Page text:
Unlocking Africa’s Potential Through Unlocking Youth Leadership Opportunities

African Youth Leadership

A lack of strong and sound leadership has made it difficult for many young people in Africa to develop effectively in political structures that should empower them. Many organizations in Africa especially public government entities are challenged by an absence of resolute young leadership as they struggles in precarious times. In Malawi according to the World Bank Enterprise Survey 2014 report, the public services sector carries a very high risk of corruption. More than a quarter of companies expect to give gifts to obtain water or electrical connections, while less than two in ten companies expect to give gifts to obtain an operating license.

Every leadership approach and practice that is adopted by any organization or young leader has two effects; either it will bring positive or negative change. The way leadership is applied and mastered in Africa has been forced to change by the economic, social and political environment we are operating under.

To become a seasoned young leader with influence which carries real weight requires humility as a central pillar of how a leader can be accepted. The level at which some leaders are acknowledged and respected is determined by their level of humility. Power and authority should not make leaders lose humility but it’s an aid to raise confidence.  

Being a true leader means that the ability to plant a seed of leadership amongst followers so that even when you are not physically present work will continue as normal. Leadership is an act of showing the boundaries of power and authority between a leader and a follower; it should not be abused as a way of intimidating people, a mismatch that we see all to frequently.

In the twenty-first century there appears to be almost an experiment in global self- destruction with lack of leadership, leading to policies that actively accommodate young people. It is now more than ever that we need strong young leaders who have the courage to grapple with the perplexing issues and seemingly overwhelming problems we face, as well as the ability to discover and implement workable solutions. More than anything else, what we require today are young competent, effective, visionary leaders in all walks of life.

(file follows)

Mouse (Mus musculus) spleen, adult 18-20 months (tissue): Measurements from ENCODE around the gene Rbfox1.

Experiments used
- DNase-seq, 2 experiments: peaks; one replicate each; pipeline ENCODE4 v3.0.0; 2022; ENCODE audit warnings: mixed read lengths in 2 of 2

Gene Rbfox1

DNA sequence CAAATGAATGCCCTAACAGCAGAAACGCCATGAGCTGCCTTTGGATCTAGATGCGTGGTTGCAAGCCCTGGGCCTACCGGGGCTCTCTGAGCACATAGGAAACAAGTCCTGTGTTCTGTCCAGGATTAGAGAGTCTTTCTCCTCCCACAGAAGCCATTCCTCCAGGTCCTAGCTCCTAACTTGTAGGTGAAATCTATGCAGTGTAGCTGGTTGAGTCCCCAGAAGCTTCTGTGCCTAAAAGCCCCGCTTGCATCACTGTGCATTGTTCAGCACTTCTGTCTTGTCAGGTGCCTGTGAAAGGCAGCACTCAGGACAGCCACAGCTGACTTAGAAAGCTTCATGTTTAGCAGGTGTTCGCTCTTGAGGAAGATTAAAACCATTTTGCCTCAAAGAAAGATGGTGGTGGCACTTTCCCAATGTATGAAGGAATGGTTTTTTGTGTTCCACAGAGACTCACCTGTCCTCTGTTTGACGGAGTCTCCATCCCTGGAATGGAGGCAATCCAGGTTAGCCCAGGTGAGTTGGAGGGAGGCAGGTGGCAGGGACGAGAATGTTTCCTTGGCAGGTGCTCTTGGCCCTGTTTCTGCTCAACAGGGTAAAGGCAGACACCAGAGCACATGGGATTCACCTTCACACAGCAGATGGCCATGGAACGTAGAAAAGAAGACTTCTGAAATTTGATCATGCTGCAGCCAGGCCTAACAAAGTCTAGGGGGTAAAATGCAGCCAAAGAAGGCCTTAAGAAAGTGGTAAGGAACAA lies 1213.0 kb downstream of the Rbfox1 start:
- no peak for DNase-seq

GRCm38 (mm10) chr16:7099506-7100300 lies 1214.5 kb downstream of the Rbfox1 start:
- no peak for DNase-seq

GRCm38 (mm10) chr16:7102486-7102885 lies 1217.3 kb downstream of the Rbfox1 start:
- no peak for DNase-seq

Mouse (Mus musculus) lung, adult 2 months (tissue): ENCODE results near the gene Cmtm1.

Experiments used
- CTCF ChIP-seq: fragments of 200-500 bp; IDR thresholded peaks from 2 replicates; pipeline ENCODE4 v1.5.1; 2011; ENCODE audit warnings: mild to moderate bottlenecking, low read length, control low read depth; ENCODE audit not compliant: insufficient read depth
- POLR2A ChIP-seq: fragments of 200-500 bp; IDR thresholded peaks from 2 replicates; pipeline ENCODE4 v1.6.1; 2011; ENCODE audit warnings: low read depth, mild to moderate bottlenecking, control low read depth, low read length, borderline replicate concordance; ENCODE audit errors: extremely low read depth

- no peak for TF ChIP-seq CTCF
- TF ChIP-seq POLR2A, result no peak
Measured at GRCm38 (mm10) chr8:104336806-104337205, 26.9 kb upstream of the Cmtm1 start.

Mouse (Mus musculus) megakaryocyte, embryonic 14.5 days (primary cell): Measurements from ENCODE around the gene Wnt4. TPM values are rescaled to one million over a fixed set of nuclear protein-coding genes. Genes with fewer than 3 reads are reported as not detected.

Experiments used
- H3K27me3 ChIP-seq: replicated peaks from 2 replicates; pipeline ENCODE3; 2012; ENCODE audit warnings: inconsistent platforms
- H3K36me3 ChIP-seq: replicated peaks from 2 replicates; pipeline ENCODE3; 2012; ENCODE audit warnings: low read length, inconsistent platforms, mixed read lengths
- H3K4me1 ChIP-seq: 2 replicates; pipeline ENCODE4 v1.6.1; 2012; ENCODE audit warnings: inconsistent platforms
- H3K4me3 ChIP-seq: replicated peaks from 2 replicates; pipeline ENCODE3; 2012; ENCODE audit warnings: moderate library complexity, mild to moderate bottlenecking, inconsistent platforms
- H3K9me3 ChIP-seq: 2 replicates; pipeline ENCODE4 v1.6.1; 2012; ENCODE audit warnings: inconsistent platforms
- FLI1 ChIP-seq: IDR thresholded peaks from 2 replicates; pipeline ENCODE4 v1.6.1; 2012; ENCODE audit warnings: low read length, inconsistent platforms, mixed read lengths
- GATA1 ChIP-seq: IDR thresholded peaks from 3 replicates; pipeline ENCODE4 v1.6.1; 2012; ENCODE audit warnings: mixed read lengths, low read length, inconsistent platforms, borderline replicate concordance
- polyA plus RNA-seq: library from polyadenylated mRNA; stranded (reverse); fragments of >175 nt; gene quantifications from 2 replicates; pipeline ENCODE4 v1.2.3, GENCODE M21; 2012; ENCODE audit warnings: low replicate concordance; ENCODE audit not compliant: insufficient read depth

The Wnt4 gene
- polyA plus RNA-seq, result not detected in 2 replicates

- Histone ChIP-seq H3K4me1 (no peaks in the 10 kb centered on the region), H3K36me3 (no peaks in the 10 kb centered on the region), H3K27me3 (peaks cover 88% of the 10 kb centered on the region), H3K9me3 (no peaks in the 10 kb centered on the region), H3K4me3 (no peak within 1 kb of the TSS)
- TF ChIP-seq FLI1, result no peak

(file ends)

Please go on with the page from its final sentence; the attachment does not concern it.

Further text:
The modern mature leaders who have emerged seem to believe that the primary qualities needed to address high level of corruption, in demanding times are the following: great vision; academic and intellectual superiority; dynamic oratory and other communications skills that have the power to persuade; management expertise; and the ability to control others, whilst these remain important in varying degrees, In the case of Africa history has shown that the most important quality a true leader should and must possess is the moral force of a noble and stable character

We have all these skilled young people in positions of power, with an ample supply of potential leaders. Yet some young leaders who are trying to keep their communities, organizations, and associations from sinking in tough economic times are either lacking, or deficient in, that vital element of true leadership character.

In Zimbabwe’s political environment, we have seen political leaders fall apart, ethically and morally. Many leaders start strong (or appear to), only to end up “crashing and burning.” A number of leaders have operated under a reputation of integrity that was only a façade. While they appeared competent and well-adjusted on the outside, they lacked real substance within.

Meanwhile, other people in positions of power have been hindered by incompetence because they have never learned solid leadership principles and how to implement them. Zimbabwe on a cumulative basis, and compared to other countries in the region , had foreign direct investment inflows amounting to US$ 1.7 billion over the period of 1980 to 2013 whereas , Zambia and Mozambique received US $7.7 billion and US $ 15.8 billion ,respectively. One of the reasons for this, is the high level of corruption in Zimbabwe’s business sector which has created a gloomy atmosphere that cannot attract enough investment. We have to change or nothing will ever change.

The judicial system has to present and adopt effective young structures and models that help to reduce political imbalance especially from the execution point of view. Bribes and irregular payment are often exchanged in return for favorable court decisions in our judicial system such loopholes have to be dealt with. Nonetheless, the judicial system in Southern Africa is affected by shortage of judges and lack of resources and training, causing a backlog of cases and slow judicial processes.

Kudzai Goremusandu is a strategic, innovative, dynamic, goal getter, enterprising leader and leadership consultant. He is the founder of Africa Leadership Insights Institute .Kudzai holds an award for effective media communication from the University of Zimbabwe. Kudzai is based in Harare, Zimbabwe. He can be contacted at kgoremusandu@gmail.com

Leave a Reply

Your email address will not be published.